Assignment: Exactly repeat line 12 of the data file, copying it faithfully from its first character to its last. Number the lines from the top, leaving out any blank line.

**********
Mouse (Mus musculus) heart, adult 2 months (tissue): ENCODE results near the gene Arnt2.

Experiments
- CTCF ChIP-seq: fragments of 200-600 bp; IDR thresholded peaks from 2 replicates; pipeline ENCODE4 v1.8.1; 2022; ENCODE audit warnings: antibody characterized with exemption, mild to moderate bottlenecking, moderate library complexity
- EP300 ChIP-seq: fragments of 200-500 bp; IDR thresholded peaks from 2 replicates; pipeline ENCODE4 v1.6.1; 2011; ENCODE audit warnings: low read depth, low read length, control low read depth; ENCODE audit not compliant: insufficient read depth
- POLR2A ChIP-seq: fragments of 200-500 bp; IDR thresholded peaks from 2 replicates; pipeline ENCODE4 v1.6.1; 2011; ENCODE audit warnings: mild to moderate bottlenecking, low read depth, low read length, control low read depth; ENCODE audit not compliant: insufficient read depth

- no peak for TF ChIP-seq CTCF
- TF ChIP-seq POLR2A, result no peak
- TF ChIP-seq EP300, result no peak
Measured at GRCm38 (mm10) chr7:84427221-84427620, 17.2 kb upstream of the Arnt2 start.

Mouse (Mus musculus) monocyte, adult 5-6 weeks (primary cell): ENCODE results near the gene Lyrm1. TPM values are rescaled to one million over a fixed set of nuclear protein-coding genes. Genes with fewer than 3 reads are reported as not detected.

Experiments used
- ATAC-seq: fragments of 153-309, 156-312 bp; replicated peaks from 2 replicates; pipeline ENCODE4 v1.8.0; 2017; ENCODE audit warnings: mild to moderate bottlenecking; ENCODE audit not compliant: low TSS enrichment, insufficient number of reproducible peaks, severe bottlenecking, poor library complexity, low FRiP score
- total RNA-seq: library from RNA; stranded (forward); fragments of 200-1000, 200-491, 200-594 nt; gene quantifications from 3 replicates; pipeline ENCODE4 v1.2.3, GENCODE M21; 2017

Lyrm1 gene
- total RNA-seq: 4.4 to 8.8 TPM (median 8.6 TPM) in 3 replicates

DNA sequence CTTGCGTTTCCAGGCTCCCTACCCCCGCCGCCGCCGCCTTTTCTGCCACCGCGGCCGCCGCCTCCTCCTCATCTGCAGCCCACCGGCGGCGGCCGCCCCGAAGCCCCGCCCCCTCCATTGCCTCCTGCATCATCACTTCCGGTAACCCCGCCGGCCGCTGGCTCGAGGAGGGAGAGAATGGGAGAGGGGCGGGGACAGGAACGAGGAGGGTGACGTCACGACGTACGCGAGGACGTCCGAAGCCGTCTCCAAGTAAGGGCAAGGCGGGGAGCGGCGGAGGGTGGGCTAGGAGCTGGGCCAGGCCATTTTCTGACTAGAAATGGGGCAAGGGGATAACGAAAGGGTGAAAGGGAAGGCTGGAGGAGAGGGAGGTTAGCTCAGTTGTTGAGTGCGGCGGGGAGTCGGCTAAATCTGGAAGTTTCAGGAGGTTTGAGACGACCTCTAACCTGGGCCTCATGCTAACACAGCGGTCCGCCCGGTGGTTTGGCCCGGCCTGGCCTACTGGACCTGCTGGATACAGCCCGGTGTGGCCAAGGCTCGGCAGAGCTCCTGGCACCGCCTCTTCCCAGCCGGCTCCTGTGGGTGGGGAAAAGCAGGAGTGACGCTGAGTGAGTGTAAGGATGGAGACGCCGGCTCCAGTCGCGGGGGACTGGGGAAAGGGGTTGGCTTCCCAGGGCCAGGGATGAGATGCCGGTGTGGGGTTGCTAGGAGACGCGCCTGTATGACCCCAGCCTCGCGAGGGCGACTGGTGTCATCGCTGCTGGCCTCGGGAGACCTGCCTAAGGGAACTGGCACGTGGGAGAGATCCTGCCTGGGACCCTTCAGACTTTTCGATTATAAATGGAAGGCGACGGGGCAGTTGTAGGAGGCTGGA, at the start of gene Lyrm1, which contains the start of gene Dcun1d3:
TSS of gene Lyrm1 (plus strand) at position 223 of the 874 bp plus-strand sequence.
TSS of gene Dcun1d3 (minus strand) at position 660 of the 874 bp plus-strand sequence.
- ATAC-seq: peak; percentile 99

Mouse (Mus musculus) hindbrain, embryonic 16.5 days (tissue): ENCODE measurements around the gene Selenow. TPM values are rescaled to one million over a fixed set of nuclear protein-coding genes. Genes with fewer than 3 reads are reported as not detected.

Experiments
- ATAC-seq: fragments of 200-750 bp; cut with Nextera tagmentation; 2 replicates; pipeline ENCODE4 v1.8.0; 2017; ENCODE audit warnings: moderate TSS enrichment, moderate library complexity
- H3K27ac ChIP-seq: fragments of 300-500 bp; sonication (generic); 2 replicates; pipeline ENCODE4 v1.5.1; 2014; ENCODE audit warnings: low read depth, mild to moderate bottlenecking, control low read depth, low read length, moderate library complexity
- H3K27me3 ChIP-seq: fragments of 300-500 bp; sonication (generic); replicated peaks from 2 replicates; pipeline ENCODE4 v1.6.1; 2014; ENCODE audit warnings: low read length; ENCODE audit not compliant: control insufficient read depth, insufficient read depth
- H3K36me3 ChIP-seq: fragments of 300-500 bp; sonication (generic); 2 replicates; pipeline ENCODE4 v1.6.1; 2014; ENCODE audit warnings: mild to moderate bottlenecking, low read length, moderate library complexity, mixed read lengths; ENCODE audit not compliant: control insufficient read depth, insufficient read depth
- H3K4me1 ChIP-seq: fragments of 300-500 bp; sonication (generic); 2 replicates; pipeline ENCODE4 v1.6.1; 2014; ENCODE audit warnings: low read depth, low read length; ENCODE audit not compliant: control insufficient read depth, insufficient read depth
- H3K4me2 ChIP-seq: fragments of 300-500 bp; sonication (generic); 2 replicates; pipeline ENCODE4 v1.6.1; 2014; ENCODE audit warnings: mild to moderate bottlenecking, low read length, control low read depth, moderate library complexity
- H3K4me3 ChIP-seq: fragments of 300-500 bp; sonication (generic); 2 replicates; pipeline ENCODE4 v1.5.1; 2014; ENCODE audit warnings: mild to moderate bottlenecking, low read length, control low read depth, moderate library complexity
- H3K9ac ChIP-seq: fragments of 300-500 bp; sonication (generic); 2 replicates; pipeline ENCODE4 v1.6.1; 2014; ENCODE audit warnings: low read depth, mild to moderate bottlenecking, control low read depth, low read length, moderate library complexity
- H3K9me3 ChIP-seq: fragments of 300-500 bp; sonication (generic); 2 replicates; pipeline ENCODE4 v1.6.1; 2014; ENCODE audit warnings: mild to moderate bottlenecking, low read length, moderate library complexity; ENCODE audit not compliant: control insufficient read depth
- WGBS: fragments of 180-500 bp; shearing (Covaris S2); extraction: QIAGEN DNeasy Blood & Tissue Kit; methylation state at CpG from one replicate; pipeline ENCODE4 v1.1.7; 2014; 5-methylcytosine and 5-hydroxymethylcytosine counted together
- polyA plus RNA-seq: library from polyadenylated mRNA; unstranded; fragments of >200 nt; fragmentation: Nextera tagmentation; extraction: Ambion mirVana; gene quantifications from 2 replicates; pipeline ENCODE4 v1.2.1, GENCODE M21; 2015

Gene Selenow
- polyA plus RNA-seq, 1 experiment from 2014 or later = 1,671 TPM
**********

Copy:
- ATAC-seq: fragments of 153-309, 156-312 bp; replicated peaks from 2 replicates; pipeline ENCODE4 v1.8.0; 2017; ENCODE audit warnings: mild to moderate bottlenecking; ENCODE audit not compliant: low TSS enrichment, insufficient number of reproducible peaks, severe bottlenecking, poor library complexity, low FRiP score